To believe that there is no God or even to believe that God is indifferent and aloof, is to commit spiritual suicide. We may still move about, but we do so as nothing more than complex machines. In atheism or even agnosticism the tint of the world is a steel grey — bloodless and dark. A darkness that the West steadily sinks into while congratulating itself for having discovered it.

And why do people banish God? Because He does not fit into reason. The thinkers of the West along with their disciples fear that which is not contained in reason. Admittedly, they have grounds for it.

In the West, religion is suffering a slow and painful death. Slow, because of its massive presence and influence on the human psyche and painful, because it is not simply dying of old age, but of the heavy sins of its own practitioners. The iniquities include breaches of faith and trust, exploitations of ignorance and power, and the leveraging of fear to force people’s minds and hearts into submission. Religion is reaping the bitter fruits of the seeds it has sown for many centuries.

But reason is a false Messiah. It does not redeem us and bring us into the supreme heights of human achievement and greatness. It cannot provide life with meaning any more than a grammarian could explain a poem. Quite the contrary. It locks us away from something that religion does allow us — even with all of its drawbacks — an openness to experiencing God and a universe that is alive and reactive.

In our embrace of reason we have barred the doors of our hearts against any such experience. We have come to see faith in God as a threat to our capacity for rationality and truth and many have embraced atheism as the antidote when it is but another poison.

Reason has brought us many beautiful and valuable gifts. It encourages us to examine nature’s phenomena with scrutiny and, in the words of Einstein, to ‘look for what is, and not for what we think should be’. But reason is often employed unfaithfully by highlighting the limits of other disciplines while admitting none of its own.

When rationality is used exclusively to detect reality it is used arrogantly and dishonourably. It cuts away at entire worlds of human experience and knowledge that lie beyond its capacities. One of the greatest casualties of this handicap is that we lose God.

Of the Torah’s most beautiful, life-affirming teachings is that God not only exists, but cares. It makes the joy of being affected by exquisite music, breathtaking scenery, moving talent and emotive events aspects of an integrated, effulgent reality rather than fun figments of our imagination.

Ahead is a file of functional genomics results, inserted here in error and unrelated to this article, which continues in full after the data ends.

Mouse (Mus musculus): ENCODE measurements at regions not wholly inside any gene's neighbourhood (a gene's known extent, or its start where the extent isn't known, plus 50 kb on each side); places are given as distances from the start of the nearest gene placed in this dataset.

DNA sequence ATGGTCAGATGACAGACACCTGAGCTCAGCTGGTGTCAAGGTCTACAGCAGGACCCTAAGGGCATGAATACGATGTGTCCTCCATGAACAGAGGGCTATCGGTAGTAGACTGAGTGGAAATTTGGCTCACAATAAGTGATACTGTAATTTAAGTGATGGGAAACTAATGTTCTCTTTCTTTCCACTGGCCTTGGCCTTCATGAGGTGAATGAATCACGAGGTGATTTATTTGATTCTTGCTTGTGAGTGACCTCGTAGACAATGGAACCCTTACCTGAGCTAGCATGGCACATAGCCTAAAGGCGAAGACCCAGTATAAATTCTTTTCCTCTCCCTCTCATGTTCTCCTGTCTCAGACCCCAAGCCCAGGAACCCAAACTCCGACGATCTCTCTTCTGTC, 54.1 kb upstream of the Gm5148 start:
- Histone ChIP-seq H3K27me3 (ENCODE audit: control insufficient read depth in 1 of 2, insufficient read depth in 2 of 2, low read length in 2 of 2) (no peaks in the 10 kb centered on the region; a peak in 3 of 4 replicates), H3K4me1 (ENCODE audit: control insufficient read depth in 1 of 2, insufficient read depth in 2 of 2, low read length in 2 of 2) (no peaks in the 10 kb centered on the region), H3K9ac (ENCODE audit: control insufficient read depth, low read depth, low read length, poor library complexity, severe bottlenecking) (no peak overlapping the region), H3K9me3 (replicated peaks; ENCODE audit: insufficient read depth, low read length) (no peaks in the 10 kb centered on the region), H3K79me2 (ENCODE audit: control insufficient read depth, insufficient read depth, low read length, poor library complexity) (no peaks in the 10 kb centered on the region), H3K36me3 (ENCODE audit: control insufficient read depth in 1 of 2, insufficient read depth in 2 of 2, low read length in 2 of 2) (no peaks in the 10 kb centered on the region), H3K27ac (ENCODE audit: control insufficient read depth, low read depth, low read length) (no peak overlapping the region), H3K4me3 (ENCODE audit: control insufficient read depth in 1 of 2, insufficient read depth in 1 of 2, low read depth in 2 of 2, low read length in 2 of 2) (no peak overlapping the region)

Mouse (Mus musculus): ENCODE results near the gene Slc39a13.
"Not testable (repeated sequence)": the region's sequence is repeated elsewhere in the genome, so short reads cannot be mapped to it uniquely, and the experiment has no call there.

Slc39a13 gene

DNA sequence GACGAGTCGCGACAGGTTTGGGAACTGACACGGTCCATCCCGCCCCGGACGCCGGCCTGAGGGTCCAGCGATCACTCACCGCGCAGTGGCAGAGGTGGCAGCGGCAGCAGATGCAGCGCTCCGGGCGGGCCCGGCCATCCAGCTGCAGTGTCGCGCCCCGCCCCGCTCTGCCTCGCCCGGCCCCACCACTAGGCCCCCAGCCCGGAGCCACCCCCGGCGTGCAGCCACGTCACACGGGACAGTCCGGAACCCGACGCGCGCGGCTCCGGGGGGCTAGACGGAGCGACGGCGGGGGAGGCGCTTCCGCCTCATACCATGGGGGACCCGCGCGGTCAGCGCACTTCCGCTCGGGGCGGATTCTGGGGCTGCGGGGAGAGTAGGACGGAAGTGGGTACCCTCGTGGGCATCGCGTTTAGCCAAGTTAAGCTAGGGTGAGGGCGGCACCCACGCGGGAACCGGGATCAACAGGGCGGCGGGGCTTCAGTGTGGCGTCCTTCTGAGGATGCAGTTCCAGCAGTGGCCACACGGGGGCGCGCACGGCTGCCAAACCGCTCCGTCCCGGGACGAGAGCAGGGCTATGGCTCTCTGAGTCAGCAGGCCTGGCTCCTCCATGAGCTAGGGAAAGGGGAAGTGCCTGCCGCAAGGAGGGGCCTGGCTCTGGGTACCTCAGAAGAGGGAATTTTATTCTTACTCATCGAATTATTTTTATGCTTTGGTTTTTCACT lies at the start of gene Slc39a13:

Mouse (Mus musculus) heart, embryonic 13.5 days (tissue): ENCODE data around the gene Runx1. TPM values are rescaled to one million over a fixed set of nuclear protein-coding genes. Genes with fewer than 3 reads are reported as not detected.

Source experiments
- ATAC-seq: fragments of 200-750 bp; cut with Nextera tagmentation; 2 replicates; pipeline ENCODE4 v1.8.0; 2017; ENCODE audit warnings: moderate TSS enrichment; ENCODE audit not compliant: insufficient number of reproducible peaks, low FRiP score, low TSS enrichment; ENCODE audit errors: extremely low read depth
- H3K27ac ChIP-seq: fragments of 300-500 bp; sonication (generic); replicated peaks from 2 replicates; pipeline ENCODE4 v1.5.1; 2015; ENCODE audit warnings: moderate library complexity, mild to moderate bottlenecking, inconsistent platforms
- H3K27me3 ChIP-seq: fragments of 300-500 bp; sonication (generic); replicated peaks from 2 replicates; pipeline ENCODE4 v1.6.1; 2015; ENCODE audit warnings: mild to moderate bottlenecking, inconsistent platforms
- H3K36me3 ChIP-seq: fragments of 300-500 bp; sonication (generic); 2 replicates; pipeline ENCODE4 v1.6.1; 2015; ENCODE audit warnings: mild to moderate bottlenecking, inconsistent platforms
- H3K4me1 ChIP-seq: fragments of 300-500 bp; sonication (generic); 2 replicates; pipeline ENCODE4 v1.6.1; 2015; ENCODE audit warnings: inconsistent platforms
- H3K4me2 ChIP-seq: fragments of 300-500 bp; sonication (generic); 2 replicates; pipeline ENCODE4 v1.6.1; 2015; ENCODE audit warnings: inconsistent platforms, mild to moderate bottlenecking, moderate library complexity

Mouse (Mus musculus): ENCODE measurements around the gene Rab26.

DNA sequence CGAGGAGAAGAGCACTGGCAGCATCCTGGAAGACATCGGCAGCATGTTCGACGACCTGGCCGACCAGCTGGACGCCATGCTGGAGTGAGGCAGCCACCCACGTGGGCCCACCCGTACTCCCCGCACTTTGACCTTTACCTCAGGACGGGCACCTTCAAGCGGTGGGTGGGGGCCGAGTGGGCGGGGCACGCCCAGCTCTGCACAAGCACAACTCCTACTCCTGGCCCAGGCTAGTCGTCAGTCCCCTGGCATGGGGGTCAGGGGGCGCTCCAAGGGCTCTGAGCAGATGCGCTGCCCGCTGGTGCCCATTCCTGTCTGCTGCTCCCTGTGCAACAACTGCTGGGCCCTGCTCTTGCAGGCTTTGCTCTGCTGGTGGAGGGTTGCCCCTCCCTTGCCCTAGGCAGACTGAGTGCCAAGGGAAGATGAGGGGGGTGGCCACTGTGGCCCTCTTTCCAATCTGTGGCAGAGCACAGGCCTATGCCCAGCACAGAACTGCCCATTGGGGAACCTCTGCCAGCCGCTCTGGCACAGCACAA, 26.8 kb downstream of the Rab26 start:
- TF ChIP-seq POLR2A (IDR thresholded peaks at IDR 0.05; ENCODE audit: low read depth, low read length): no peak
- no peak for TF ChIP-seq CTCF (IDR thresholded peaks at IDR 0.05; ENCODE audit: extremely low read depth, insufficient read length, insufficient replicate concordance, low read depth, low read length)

Perhaps the most graceful and loving teaching of Torah is that our world is a mode of God’s communication to us through its events and developments and their impacts on our lives.

It is a positive Torah commandment to cry out and to sound trumpets in the event of any difficulty that arises which affects the community…should the people fail to cry out and sound the trumpets, and instead say,

“What has happened to us is merely a natural phenomenon and this difficulty is merely a chance occurrence,” this is a cruel and indifferent conception of things…and will lead to further distresses.

This is implied by the Torah’s statement [Leviticus 26:27-28]: “If you remain indifferent to Me, I will be indifferent to you….” (Rambam)[4] 

There are few ideas that are more out of fashion today than this one. It has never been an easy one to live with, because it depends on faithfulness and investment, but it has also never been so broadly and cynically rejected as it is today. Torah has taught our people to know that the world has a conscious Being Who guides it and drives it, and Who embraces us as much as He admonishes us. It is this Being Who sets the values within Creation from without.

With this awareness, Yirmiyah opens our haftara:

O Lord, my strength and my stronghold, My refuge in a day of trouble (16:19)

He teaches us that trusting in God is to know that the universe has a soul and that God, its source, will not let us down.

Blessed is he who trusts in God, Whose trust is in God alone.

He shall be like a tree planted by waters, Sending forth its roots by a stream: It does not sense the coming of heat, Its leaves are ever fresh; It has no care in a year of drought, It does not cease to yield fruit. (17:7-8)

To trust in human beings, however, is akin to plugging an electronic device into an extension that is not connected to the outlet. It has no power of its own.

Cursed is he who trusts in man, Who makes mere flesh his strength, And turns his thoughts from God.